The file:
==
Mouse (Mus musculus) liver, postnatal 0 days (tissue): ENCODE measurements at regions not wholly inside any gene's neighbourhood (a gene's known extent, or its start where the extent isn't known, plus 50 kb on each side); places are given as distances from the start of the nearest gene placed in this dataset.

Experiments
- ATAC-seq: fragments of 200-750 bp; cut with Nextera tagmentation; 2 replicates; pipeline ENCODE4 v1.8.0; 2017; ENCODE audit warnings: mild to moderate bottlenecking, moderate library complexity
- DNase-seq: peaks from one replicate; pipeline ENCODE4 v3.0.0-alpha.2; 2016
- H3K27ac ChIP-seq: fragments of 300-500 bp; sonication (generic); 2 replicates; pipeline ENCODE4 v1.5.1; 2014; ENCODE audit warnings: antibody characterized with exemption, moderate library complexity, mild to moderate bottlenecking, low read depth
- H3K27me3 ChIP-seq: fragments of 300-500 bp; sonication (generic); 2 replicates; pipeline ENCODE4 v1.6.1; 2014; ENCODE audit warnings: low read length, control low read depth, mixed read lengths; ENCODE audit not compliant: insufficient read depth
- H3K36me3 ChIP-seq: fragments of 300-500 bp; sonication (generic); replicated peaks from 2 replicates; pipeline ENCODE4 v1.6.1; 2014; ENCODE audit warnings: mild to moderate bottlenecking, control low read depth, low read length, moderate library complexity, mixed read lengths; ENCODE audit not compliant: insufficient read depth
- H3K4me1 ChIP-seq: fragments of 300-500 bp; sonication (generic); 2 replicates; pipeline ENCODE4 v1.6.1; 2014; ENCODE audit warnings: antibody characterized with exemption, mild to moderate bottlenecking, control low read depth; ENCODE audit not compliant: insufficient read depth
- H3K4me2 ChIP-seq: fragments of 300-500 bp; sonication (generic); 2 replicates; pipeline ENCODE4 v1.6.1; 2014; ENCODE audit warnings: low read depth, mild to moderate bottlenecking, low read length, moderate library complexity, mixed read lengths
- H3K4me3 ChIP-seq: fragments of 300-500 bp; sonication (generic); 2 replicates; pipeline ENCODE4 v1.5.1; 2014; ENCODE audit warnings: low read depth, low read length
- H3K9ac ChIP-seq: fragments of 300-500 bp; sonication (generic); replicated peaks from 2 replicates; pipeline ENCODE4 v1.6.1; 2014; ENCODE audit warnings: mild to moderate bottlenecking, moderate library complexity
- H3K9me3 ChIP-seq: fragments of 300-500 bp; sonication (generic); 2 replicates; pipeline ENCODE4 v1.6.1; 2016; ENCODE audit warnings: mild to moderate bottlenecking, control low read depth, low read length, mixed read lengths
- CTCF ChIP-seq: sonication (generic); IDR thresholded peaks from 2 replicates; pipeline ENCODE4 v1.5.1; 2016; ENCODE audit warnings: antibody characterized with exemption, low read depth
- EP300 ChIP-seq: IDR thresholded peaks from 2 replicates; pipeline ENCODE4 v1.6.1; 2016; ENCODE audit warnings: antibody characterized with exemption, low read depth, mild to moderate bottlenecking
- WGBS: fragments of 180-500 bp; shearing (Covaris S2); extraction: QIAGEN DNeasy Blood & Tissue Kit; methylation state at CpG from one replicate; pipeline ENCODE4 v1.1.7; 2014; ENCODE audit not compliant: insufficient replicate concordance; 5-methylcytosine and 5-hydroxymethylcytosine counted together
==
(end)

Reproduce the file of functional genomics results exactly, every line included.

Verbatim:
Mouse (Mus musculus) liver, postnatal 0 days (tissue): ENCODE measurements at regions not wholly inside any gene's neighbourhood (a gene's known extent, or its start where the extent isn't known, plus 50 kb on each side); places are given as distances from the start of the nearest gene placed in this dataset.

Experiments
- ATAC-seq: fragments of 200-750 bp; cut with Nextera tagmentation; 2 replicates; pipeline ENCODE4 v1.8.0; 2017; ENCODE audit warnings: mild to moderate bottlenecking, moderate library complexity
- DNase-seq: peaks from one replicate; pipeline ENCODE4 v3.0.0-alpha.2; 2016
- H3K27ac ChIP-seq: fragments of 300-500 bp; sonication (generic); 2 replicates; pipeline ENCODE4 v1.5.1; 2014; ENCODE audit warnings: antibody characterized with exemption, moderate library complexity, mild to moderate bottlenecking, low read depth
- H3K27me3 ChIP-seq: fragments of 300-500 bp; sonication (generic); 2 replicates; pipeline ENCODE4 v1.6.1; 2014; ENCODE audit warnings: low read length, control low read depth, mixed read lengths; ENCODE audit not compliant: insufficient read depth
- H3K36me3 ChIP-seq: fragments of 300-500 bp; sonication (generic); replicated peaks from 2 replicates; pipeline ENCODE4 v1.6.1; 2014; ENCODE audit warnings: mild to moderate bottlenecking, control low read depth, low read length, moderate library complexity, mixed read lengths; ENCODE audit not compliant: insufficient read depth
- H3K4me1 ChIP-seq: fragments of 300-500 bp; sonication (generic); 2 replicates; pipeline ENCODE4 v1.6.1; 2014; ENCODE audit warnings: antibody characterized with exemption, mild to moderate bottlenecking, control low read depth; ENCODE audit not compliant: insufficient read depth
- H3K4me2 ChIP-seq: fragments of 300-500 bp; sonication (generic); 2 replicates; pipeline ENCODE4 v1.6.1; 2014; ENCODE audit warnings: low read depth, mild to moderate bottlenecking, low read length, moderate library complexity, mixed read lengths
- H3K4me3 ChIP-seq: fragments of 300-500 bp; sonication (generic); 2 replicates; pipeline ENCODE4 v1.5.1; 2014; ENCODE audit warnings: low read depth, low read length
- H3K9ac ChIP-seq: fragments of 300-500 bp; sonication (generic); replicated peaks from 2 replicates; pipeline ENCODE4 v1.6.1; 2014; ENCODE audit warnings: mild to moderate bottlenecking, moderate library complexity
- H3K9me3 ChIP-seq: fragments of 300-500 bp; sonication (generic); 2 replicates; pipeline ENCODE4 v1.6.1; 2016; ENCODE audit warnings: mild to moderate bottlenecking, control low read depth, low read length, mixed read lengths
- CTCF ChIP-seq: sonication (generic); IDR thresholded peaks from 2 replicates; pipeline ENCODE4 v1.5.1; 2016; ENCODE audit warnings: antibody characterized with exemption, low read depth
- EP300 ChIP-seq: IDR thresholded peaks from 2 replicates; pipeline ENCODE4 v1.6.1; 2016; ENCODE audit warnings: antibody characterized with exemption, low read depth, mild to moderate bottlenecking
- WGBS: fragments of 180-500 bp; shearing (Covaris S2); extraction: QIAGEN DNeasy Blood & Tissue Kit; methylation state at CpG from one replicate; pipeline ENCODE4 v1.1.7; 2014; ENCODE audit not compliant: insufficient replicate concordance; 5-methylcytosine and 5-hydroxymethylcytosine counted together